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Smeltzer: Michigan Game Could be Start of Something Great or Awful

Photo by Penn State Athletics: Keyvone Lee

The parallels are striking for Penn State.

In 1994, Penn State won its first five games.

Then, it had a bye week, and its first opponent coming out of the bye was Michigan in Ann Arbor.

Penn State was ranked highly at the time, coming into the Michigan game No. 3. Michigan came in at No. 5.

In one of the most famous games in Penn State history— played Oct. 15, which is the date this years Michigan meeting falls on— it beat Michigan 31-24, with Kerry Collins hitting Bobby Engram for a game-winning touchdown pass that might have been the signature moment of Penn State’s most recent undefeated season.

This year’s Penn State team probably isn’t as good as the ’94 squad. The Collins, Engram and Ki-Jana Carter-led Lions are one of the best in school history, and many fans will go to their graves saying that they should have had the chance to play for a national championship.

But this Penn State team is good, too, and its No. 10 ranking reflects that.

On the other side, Michigan might be better now than it was in 1994.

Coach Jim Harbaugh’s team is 6-0 and ranked No. 4 in the Coaches Poll and fifth in the AP.

Michigan is coming off a Big Ten championship season that ended with a trip to the College Football Playoff.

Michigan has won 11 straight regular-season games and is 18-2 since the start of 2021, so things are well in “Harbaugh Land.”

This year’s Penn State-Michigan game is a heavyweight bout that neutral fans will watch. That’s why it’s Fox’s “Big Noon Kickoff” game and why some feel it should have been picked for ESPN’s College GameDay.

It’s a game that could greatly impact either team’s season for the better. In 1994, Penn State went on to finish 12-0 and No. 2 in the nation after beating Michigan, and the losing team fell out of the national championship picture and ended up finishing 8-4.

This year’s game could be great for Penn State like that game was.

Or, it could be a disaster similar to a much less pleasant Saturday in Penn State history.

Penn State fans would like to forget about 2021, and so far, this year’s team is helping them do that.

At this time last year, Penn State fans were still trying to forget about 2020, and the 2021 team was helping them forget as well.

Penn State won its first five games last season and rose to No. 4 in the country.

Then, Game 6 happened.

Penn State came to Iowa’s Kinnick Stadium to play the No. 3 team in the country, and, well, you probably know what happened, so I’ll keep it brief; Sean Clifford got hurt, Ta’Quan Roberson couldn’t do the job in relief, Penn State lost and ended up finishing 7-6.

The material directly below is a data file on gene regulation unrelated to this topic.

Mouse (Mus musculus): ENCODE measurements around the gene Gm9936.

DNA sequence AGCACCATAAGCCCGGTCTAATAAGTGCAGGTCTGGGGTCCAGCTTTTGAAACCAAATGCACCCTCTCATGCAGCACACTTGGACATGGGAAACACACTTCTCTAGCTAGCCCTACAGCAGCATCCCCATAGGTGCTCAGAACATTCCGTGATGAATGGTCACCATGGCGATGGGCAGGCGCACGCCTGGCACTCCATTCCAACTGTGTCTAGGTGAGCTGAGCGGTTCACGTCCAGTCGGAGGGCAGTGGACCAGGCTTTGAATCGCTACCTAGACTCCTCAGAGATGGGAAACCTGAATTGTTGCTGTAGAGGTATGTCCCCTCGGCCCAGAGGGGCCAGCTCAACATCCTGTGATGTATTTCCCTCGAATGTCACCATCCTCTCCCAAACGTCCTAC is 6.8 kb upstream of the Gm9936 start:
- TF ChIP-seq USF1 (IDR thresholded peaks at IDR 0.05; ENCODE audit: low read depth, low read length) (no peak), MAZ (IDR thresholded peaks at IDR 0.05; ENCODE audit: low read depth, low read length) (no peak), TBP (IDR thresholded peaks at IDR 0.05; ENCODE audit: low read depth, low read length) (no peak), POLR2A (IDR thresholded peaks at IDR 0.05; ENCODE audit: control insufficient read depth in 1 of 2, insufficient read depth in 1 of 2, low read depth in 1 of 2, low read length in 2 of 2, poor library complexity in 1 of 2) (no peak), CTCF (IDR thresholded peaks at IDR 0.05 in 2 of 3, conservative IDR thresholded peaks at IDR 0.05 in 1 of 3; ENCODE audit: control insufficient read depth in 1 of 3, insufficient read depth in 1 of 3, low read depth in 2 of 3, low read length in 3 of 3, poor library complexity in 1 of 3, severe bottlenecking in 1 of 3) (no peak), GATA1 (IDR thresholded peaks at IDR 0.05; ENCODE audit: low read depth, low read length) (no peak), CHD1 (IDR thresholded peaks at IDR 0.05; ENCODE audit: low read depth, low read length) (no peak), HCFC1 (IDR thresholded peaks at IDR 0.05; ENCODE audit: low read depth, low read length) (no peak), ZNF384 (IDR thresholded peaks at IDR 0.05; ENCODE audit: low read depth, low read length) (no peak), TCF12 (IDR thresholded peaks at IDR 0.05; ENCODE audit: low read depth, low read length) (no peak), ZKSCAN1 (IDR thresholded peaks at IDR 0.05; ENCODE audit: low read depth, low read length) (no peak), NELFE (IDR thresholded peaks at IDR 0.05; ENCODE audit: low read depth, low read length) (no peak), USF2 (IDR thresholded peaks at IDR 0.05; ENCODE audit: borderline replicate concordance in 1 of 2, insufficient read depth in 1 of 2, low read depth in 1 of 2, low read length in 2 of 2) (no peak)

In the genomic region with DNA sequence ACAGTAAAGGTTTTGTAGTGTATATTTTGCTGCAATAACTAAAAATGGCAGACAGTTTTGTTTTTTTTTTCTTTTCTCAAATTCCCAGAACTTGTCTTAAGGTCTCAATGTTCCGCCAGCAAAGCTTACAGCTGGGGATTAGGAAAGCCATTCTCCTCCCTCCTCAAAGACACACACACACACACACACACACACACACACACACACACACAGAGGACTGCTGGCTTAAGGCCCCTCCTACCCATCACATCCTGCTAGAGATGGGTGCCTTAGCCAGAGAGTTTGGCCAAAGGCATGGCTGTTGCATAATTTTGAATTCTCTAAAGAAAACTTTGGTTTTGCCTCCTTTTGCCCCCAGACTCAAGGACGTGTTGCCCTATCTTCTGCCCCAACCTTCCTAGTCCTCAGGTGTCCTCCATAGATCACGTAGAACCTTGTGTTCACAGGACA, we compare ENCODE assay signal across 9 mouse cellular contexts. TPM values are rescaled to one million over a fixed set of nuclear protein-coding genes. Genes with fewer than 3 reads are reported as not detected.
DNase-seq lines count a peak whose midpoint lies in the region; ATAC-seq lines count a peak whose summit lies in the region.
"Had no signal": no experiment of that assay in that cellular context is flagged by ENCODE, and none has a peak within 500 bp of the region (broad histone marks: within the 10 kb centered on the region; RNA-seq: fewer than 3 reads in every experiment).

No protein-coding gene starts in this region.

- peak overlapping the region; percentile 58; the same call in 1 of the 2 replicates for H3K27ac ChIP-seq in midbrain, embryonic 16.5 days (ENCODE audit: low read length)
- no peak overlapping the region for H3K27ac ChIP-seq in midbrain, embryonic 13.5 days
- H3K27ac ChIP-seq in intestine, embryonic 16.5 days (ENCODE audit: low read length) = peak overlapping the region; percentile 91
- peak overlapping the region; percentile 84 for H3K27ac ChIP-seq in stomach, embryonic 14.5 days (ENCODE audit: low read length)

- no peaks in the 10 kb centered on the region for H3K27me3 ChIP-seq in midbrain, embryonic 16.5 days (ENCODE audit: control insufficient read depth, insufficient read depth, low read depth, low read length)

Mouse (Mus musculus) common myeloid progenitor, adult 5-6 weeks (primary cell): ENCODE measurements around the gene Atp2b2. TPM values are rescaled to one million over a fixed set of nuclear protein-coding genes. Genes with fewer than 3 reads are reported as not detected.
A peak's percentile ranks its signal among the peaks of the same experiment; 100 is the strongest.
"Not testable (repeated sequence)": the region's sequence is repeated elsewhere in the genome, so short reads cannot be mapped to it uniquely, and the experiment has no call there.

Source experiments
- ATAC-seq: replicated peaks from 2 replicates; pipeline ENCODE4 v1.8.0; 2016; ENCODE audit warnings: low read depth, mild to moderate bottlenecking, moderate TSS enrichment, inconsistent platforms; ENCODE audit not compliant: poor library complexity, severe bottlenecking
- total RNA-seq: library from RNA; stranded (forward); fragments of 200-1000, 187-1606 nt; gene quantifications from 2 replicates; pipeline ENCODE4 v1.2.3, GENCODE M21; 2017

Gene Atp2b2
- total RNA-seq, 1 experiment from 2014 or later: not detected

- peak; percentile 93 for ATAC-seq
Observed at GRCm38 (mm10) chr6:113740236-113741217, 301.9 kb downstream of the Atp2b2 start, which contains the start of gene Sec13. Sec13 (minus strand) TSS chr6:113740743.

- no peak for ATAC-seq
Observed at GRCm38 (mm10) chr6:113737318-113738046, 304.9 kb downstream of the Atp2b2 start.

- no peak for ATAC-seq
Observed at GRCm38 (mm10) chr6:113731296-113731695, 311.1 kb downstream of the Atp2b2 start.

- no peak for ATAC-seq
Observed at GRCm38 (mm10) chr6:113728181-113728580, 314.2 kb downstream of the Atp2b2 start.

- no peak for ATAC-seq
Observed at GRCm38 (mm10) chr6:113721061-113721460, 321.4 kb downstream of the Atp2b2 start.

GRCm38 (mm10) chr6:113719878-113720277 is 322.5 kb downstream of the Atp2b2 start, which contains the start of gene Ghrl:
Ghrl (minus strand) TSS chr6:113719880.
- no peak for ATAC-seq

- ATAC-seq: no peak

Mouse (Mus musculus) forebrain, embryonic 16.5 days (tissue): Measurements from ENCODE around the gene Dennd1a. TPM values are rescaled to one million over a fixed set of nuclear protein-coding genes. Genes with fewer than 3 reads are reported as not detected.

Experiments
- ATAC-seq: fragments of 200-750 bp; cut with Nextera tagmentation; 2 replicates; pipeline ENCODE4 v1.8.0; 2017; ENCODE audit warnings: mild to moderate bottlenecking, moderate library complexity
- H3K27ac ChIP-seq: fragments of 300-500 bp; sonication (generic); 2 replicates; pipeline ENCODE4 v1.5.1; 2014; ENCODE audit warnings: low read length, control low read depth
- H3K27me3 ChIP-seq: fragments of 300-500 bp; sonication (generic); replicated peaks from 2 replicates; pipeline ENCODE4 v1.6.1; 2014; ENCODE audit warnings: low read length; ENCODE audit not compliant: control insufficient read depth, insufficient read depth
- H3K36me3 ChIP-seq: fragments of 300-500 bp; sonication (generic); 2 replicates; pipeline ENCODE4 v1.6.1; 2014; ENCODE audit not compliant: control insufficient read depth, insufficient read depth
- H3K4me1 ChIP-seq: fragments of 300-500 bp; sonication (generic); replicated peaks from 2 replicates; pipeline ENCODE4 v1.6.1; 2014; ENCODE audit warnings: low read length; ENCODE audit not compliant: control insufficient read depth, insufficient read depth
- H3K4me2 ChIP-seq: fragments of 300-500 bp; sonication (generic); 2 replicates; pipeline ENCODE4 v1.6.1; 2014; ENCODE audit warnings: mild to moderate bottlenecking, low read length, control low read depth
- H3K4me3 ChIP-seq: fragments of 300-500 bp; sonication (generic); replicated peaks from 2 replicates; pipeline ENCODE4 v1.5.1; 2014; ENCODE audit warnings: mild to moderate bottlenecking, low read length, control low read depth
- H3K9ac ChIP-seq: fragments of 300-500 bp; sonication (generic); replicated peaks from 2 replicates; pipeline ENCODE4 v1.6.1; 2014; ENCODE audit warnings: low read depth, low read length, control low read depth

So Penn State has been on both sides of the type of game that’s ahead of it. Unfortunately for fans, the bad side happened recently, and the bad taste from the Iowa game still hasn’t left Nittany Nation’s collective mouth.

Beating Michigan Saturday won’t entirely get rid of that taste. Michigan is just the first round of a three-week October gauntlet Penn State has ahead of it. The two games after Michigan— at home against Minnesota and Ohio State— are games Penn State could lose.

But if Penn State loses to Michigan— whether it’s a hard-fought loss or a Maize and Blue boat-racing— fans will think about Iowa and worry about the other shoe dropping again.

Penn State has done a lot of things right this year, but one thing it hasn’t had enough time to do yet is erase what consecutive mediocre seasons created.

Through five games, the 2022 team hasn’t done anything the 2021 team didn’t do in the same amount of time.

Is it fair to think that this year’s team is better? Sure. Penn State has improved in multiple areas— such as running the ball— that have already paid dividends. 

But at the end of the day, Penn State hasn’t accomplished anything record-wise that it didn’t last year, and because of that, fans are justifiably waiting for something bad to happen.

If Penn State loses Saturday, it won’t be the end of the world. Michigan is— in theory, at least— the better team, and the early 7.5-point spread indicates that America believes that. A loss wouldn’t immediately kill Penn State’s chances of winning the Big Ten and certainly wouldn’t destroy the possibility of it having a good season.

If Penn State wins Saturday, however, great things— a Big Ten championship, a playoff berth, etc.— become much more realistic.

Those great things might not happen even with a win Saturday.

But what’s for sure is that by beating Michigan, these Nittany Lions would send a message that they aren’t what they were in 2020 and 2021.

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